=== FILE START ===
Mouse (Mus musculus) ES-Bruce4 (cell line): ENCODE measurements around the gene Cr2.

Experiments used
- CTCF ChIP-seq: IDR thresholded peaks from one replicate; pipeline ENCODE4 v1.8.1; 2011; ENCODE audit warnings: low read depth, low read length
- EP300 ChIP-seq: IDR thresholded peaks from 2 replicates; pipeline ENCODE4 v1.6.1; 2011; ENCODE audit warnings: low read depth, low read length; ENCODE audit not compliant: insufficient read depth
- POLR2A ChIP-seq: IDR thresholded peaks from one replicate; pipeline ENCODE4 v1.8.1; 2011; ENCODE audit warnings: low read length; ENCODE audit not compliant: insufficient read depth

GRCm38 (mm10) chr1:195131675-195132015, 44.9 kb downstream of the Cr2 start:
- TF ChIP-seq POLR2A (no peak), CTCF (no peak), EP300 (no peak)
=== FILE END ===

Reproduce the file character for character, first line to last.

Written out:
Mouse (Mus musculus) ES-Bruce4 (cell line): ENCODE measurements around the gene Cr2.

Experiments used
- CTCF ChIP-seq: IDR thresholded peaks from one replicate; pipeline ENCODE4 v1.8.1; 2011; ENCODE audit warnings: low read depth, low read length
- EP300 ChIP-seq: IDR thresholded peaks from 2 replicates; pipeline ENCODE4 v1.6.1; 2011; ENCODE audit warnings: low read depth, low read length; ENCODE audit not compliant: insufficient read depth
- POLR2A ChIP-seq: IDR thresholded peaks from one replicate; pipeline ENCODE4 v1.8.1; 2011; ENCODE audit warnings: low read length; ENCODE audit not compliant: insufficient read depth

GRCm38 (mm10) chr1:195131675-195132015, 44.9 kb downstream of the Cr2 start:
- TF ChIP-seq POLR2A (no peak), CTCF (no peak), EP300 (no peak)